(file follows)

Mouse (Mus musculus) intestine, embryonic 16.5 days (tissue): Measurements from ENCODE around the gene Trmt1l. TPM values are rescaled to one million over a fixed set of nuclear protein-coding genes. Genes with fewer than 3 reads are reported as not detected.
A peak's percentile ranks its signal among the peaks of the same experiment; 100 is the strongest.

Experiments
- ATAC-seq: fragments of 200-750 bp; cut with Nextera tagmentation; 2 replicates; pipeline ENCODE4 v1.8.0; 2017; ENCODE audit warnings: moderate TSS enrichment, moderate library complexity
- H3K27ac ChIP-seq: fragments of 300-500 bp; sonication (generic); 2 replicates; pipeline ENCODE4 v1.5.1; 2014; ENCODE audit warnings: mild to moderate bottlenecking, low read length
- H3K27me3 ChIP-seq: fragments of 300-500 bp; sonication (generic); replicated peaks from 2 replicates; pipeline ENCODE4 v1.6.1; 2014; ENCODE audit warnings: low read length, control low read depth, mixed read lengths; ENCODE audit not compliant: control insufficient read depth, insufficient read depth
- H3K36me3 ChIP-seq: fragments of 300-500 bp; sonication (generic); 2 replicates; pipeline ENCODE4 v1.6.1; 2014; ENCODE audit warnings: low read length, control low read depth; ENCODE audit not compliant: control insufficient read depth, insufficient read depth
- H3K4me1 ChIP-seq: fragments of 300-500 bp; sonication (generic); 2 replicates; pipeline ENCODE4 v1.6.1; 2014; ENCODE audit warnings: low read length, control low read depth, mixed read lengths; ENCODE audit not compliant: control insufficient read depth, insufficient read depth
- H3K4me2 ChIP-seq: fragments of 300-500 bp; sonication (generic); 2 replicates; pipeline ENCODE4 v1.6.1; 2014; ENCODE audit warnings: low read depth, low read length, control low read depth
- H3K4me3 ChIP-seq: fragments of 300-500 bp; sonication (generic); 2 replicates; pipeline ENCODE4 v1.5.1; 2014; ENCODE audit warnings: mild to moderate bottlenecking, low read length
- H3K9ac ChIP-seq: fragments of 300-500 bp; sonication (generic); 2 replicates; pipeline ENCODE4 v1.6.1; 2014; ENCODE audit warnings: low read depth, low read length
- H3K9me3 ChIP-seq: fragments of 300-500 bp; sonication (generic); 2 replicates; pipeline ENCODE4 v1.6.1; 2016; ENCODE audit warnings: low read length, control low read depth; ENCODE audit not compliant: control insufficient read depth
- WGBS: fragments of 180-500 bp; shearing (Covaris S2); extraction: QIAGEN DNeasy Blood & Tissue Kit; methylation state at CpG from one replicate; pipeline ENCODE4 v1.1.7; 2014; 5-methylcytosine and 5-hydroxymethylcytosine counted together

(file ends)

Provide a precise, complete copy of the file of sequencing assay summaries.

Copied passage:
Mouse (Mus musculus) intestine, embryonic 16.5 days (tissue): Measurements from ENCODE around the gene Trmt1l. TPM values are rescaled to one million over a fixed set of nuclear protein-coding genes. Genes with fewer than 3 reads are reported as not detected.
A peak's percentile ranks its signal among the peaks of the same experiment; 100 is the strongest.

Experiments
- ATAC-seq: fragments of 200-750 bp; cut with Nextera tagmentation; 2 replicates; pipeline ENCODE4 v1.8.0; 2017; ENCODE audit warnings: moderate TSS enrichment, moderate library complexity
- H3K27ac ChIP-seq: fragments of 300-500 bp; sonication (generic); 2 replicates; pipeline ENCODE4 v1.5.1; 2014; ENCODE audit warnings: mild to moderate bottlenecking, low read length
- H3K27me3 ChIP-seq: fragments of 300-500 bp; sonication (generic); replicated peaks from 2 replicates; pipeline ENCODE4 v1.6.1; 2014; ENCODE audit warnings: low read length, control low read depth, mixed read lengths; ENCODE audit not compliant: control insufficient read depth, insufficient read depth
- H3K36me3 ChIP-seq: fragments of 300-500 bp; sonication (generic); 2 replicates; pipeline ENCODE4 v1.6.1; 2014; ENCODE audit warnings: low read length, control low read depth; ENCODE audit not compliant: control insufficient read depth, insufficient read depth
- H3K4me1 ChIP-seq: fragments of 300-500 bp; sonication (generic); 2 replicates; pipeline ENCODE4 v1.6.1; 2014; ENCODE audit warnings: low read length, control low read depth, mixed read lengths; ENCODE audit not compliant: control insufficient read depth, insufficient read depth
- H3K4me2 ChIP-seq: fragments of 300-500 bp; sonication (generic); 2 replicates; pipeline ENCODE4 v1.6.1; 2014; ENCODE audit warnings: low read depth, low read length, control low read depth
- H3K4me3 ChIP-seq: fragments of 300-500 bp; sonication (generic); 2 replicates; pipeline ENCODE4 v1.5.1; 2014; ENCODE audit warnings: mild to moderate bottlenecking, low read length
- H3K9ac ChIP-seq: fragments of 300-500 bp; sonication (generic); 2 replicates; pipeline ENCODE4 v1.6.1; 2014; ENCODE audit warnings: low read depth, low read length
- H3K9me3 ChIP-seq: fragments of 300-500 bp; sonication (generic); 2 replicates; pipeline ENCODE4 v1.6.1; 2016; ENCODE audit warnings: low read length, control low read depth; ENCODE audit not compliant: control insufficient read depth
- WGBS: fragments of 180-500 bp; shearing (Covaris S2); extraction: QIAGEN DNeasy Blood & Tissue Kit; methylation state at CpG from one replicate; pipeline ENCODE4 v1.1.7; 2014; 5-methylcytosine and 5-hydroxymethylcytosine counted together